The end of the days ROV operations were marked by a deep red sunset and calm sea. (HR)

ROV crew, biologists and technicians

August 19 Log
ROV crew, biologists and technicians fly the vehicle, monitor video, take still images and record species and habitat observations from the shipboard lab. (HR)

The technical dive team during an in-water decompression stop

August 19 Log
The first of several squall lines approaches the R/V F. G. Walton Smith. (HR)

A silky shark comes in close to pose with the group of divers.

August 18 Log
A silky shark comes in close to pose with the group of divers. (HR)

The technical dive team during an in-water decompression stop

August 18 Log
The technical dive team during an in-water decompression stop. (HR)

Showing off samples of damsel fish collected during a technical dive.

August 18 Log
Samples of damsel fish collected during a technical dive. (HR)

Rinsing a net to concentrate the organisms captured in the light trap for identification.

August 17 Log
Rinsing a net to concentrate the organisms captured in the light trap for identification. (HR)

crewmembers of the Walton Smith deploy a light trap mooring over the stern of the vessel.

August 17 Log
Crewmembers of the Walton Smith deploy a light trap mooring over the stern of the vessel. (HR)

Cedric Guigand prepares to release two light traps into the depths

August 17 Log
Cedric Guigand prepares to release two light traps into the depths. (HR)

These two morays (Gymnothorax sp.) came up in a chevron trap with a pair of groupers

August 16 Log
These two morays (Gymnothorax sp.) came up in a chevron trap with a pair of groupers. (HR)

This beautiful red grouper was fitted with a tag before being returned to the depths.

August 16 Log
This beautiful red grouper was fitted with a tag before being returned to the depths. (HR)

Recovering a large chevron fish trap

August 16 Log
Recovering a large chevron fish trap to the deck of the Walton Smith. (HR)

Crew members prepare the CTD rosette

August 14 Log
An excellent example of a red grouper (Epinephelus morio). (HR)

Red grouper checks out a diver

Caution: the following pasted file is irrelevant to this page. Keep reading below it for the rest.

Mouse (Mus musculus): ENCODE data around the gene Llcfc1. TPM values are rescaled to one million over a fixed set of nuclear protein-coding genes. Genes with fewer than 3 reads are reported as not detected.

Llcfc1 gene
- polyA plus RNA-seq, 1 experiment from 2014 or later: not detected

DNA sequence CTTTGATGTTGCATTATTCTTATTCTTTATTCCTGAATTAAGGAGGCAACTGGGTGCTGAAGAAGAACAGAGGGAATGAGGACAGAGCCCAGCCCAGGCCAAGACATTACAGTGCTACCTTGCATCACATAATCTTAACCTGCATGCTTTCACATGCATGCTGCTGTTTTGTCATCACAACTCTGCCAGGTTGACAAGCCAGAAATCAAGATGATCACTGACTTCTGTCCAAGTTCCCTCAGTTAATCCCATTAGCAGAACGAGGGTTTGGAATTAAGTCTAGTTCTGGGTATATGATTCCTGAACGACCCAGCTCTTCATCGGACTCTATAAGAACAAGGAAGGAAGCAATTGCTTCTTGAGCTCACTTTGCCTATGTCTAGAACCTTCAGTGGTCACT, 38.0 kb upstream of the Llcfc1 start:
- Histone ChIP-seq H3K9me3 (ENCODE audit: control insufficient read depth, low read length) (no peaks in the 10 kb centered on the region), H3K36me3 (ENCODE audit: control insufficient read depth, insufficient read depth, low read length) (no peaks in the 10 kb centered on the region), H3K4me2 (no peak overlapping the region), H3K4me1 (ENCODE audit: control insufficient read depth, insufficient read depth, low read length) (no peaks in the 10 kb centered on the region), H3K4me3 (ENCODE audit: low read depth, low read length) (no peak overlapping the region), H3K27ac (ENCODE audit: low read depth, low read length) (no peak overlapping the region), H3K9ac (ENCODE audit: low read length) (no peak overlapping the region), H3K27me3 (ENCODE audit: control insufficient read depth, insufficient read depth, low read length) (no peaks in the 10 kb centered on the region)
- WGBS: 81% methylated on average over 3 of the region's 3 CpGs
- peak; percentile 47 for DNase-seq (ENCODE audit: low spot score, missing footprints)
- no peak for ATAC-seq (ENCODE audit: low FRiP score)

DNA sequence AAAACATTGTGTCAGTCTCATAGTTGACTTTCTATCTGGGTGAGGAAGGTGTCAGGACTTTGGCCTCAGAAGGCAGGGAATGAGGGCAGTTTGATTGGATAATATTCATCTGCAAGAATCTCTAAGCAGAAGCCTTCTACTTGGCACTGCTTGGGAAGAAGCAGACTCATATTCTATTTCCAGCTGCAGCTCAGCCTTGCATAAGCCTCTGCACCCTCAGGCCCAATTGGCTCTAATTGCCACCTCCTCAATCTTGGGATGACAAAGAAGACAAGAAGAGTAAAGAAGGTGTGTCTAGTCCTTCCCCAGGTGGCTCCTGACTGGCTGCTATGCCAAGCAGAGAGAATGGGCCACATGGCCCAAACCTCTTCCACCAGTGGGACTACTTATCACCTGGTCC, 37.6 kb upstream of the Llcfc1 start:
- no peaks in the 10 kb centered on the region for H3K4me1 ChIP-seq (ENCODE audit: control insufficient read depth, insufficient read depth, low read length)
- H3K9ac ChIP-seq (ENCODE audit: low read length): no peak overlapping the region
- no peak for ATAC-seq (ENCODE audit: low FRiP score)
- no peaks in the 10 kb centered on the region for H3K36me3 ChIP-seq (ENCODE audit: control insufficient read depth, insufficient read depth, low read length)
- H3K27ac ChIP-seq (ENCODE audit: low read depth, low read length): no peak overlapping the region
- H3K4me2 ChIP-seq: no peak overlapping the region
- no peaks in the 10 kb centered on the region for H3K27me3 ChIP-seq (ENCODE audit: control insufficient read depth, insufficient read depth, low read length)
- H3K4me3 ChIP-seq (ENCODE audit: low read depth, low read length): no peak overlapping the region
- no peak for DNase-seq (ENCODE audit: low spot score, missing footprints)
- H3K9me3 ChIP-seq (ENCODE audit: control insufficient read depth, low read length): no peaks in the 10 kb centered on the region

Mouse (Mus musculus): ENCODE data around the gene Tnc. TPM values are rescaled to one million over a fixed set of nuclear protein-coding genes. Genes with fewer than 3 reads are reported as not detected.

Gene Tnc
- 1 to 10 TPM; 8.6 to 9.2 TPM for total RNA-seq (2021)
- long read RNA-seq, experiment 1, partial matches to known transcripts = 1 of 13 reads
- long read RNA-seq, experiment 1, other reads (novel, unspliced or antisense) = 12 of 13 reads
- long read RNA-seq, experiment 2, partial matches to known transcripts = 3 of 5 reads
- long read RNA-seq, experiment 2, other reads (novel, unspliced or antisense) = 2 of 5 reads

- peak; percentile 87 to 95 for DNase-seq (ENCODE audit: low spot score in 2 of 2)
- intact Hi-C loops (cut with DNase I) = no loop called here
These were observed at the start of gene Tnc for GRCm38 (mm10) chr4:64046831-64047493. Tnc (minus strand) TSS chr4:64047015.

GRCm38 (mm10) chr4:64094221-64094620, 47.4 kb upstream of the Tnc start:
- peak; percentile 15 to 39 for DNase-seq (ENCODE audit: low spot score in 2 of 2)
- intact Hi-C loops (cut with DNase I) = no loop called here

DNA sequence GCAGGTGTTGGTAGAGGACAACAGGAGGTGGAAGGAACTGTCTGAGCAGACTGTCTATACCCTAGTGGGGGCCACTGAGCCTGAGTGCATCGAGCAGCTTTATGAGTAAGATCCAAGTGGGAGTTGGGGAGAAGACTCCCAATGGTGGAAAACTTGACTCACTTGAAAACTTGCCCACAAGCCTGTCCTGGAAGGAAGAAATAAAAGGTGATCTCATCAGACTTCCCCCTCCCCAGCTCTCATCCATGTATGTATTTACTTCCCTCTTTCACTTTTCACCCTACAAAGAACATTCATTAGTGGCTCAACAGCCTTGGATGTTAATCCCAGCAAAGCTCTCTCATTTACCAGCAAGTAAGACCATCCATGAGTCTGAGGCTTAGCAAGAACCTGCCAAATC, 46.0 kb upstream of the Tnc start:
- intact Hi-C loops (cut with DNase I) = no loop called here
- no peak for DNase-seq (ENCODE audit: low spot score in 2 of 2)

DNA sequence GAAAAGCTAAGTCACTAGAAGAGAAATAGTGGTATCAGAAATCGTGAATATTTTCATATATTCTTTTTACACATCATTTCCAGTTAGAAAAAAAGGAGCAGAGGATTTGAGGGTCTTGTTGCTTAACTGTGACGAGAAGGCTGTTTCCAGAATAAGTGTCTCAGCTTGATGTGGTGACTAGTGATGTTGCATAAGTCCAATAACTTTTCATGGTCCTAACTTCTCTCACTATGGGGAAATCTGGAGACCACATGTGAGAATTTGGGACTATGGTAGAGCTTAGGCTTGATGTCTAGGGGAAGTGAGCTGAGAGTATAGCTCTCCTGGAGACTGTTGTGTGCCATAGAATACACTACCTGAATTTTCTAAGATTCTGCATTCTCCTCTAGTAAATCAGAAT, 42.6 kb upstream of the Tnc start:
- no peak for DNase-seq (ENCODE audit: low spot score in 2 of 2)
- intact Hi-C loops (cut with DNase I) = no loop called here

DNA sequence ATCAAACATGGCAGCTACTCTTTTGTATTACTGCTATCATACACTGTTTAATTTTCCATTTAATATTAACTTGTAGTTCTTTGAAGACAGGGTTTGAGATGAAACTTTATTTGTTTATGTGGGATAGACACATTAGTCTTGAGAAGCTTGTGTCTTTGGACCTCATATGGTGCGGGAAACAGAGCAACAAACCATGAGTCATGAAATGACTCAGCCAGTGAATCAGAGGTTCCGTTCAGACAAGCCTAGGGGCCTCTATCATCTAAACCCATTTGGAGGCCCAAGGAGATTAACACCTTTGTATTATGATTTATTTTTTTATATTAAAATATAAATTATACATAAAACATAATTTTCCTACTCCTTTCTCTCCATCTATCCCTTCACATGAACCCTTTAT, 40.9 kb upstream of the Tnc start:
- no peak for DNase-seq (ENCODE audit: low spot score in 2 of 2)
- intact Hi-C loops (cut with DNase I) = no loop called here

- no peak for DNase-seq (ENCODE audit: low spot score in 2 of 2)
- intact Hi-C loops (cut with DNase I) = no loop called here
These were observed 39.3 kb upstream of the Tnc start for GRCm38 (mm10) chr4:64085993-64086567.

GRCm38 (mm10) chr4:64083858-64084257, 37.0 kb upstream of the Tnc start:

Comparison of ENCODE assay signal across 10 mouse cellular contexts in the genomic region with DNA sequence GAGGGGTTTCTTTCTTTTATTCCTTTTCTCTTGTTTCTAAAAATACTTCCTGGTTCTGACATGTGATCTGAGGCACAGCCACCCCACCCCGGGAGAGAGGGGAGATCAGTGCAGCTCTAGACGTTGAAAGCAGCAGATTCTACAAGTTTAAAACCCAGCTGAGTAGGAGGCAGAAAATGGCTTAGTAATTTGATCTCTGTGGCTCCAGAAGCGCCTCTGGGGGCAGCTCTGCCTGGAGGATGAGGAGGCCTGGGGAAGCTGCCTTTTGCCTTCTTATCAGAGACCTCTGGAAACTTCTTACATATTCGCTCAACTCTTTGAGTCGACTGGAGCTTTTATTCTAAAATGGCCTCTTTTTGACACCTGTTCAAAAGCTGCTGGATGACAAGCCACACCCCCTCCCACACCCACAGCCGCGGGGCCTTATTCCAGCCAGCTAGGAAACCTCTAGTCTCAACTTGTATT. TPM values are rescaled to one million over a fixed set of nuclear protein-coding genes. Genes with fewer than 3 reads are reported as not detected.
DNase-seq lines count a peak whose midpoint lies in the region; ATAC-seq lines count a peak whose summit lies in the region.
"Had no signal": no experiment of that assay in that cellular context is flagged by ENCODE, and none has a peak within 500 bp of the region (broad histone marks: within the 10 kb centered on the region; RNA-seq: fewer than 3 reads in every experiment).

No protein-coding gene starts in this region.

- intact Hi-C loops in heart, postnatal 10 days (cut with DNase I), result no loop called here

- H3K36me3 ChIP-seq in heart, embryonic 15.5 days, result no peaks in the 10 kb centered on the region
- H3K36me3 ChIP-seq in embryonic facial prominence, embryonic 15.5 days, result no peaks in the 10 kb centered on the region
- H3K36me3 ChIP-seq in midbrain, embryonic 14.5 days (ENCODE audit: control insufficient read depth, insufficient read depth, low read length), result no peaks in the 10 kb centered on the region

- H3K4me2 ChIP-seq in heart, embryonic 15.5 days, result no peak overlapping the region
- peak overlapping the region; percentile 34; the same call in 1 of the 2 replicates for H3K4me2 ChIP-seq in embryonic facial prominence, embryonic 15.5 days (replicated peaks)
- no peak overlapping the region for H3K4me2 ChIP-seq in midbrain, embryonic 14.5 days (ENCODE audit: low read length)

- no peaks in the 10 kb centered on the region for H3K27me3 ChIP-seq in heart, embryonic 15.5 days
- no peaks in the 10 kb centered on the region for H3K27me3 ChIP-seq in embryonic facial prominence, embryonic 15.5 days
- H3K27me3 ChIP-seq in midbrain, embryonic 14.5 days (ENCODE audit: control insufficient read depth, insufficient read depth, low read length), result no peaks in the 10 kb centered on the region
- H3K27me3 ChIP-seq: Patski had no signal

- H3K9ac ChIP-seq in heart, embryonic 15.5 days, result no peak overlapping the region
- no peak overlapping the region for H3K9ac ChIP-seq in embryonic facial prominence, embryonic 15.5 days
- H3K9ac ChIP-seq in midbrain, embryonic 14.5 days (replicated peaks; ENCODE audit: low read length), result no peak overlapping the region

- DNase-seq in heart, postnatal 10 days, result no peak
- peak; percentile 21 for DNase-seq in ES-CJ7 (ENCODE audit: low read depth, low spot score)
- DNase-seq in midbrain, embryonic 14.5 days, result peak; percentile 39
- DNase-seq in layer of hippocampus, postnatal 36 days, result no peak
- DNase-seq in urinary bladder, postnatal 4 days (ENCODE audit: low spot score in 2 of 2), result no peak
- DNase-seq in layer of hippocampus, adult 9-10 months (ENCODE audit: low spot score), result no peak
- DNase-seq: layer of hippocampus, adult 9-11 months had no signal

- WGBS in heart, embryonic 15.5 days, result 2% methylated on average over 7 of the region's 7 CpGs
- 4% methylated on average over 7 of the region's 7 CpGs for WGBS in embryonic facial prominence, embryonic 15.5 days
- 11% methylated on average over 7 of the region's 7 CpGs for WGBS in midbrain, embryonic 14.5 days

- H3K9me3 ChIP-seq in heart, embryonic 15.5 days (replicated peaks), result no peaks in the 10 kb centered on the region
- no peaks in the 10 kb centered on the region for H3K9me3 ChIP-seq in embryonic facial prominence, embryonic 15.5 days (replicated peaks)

August 14 Log
A red grouper checks out a diver. (HR)

The R/V F.G. Walton Smith ready to get underway.

August 14 Log
The first deployment of chevron traps upon reaching Pulley Ridge. (HR)

The R/V F.G. Walton Smith ready to get underway.

August 13 Log
The R/V F.G. Walton Smith ready to get underway. (HR)

An Atlantic bottlenose dolphin rides the bow wave on the R/V F.G Walton Smith.

August 13 Log
An Atlantic bottlenose dolphin rides the bow wave on the R/V F.G Walton Smith. (HR)

‘Stiltsville’ is a collection of houses built on the sand banks edging Biscayne Bay

August 13 Log
‘Stiltsville’ is a collection of houses built on the sand banks edging Biscayne Bay. (HR)

The Cape Florida Lighthouse is the oldest standing structure in Miami-Dade County.

August 13 Log
The Cape Florida Lighthouse is the oldest standing structure in Miami-Dade County. (HR)

Deep reefs, referred to as mesophotic coral ecosystems, can be found from 100-330 feet in the eastern Gulf of Mexico.

Mission Introduction
Deep reefs, referred to as mesophotic coral ecosystems, can be found from 100-330 feet in the eastern Gulf of Mexico. (HR)

The University of Miami’s technical dive team installing sensors on a mooring buoy.

Project Overview
The University of Miami’s technical dive team installing sensors on a mooring buoy. (HR)

Example of corals and algae found on Pulley Ridge.

About Pulley Ridge
Example of corals and algae found on Pulley Ridge. (HR)

Map of project area showing Pulley Ridge, off the west coast of Florida.

Mission Plan
Map of project area showing Pulley Ridge, off the west coast of Florida. (HR)

The dominant communities providing structural habitat at Pulley Ridge are coralline algae and hard coral.

Mesophotic Coral Ecosystems
The dominant communities providing structural habitat at Pulley Ridge are coralline algae and hard coral. (HR)

Shallow water colony of the great star coral, Montastraea cavernosa, in 15 feet of water

Looking Upstream
Shallow water colony of the great star coral, Montastraea cavernosa, in 15 feet of water. (HR)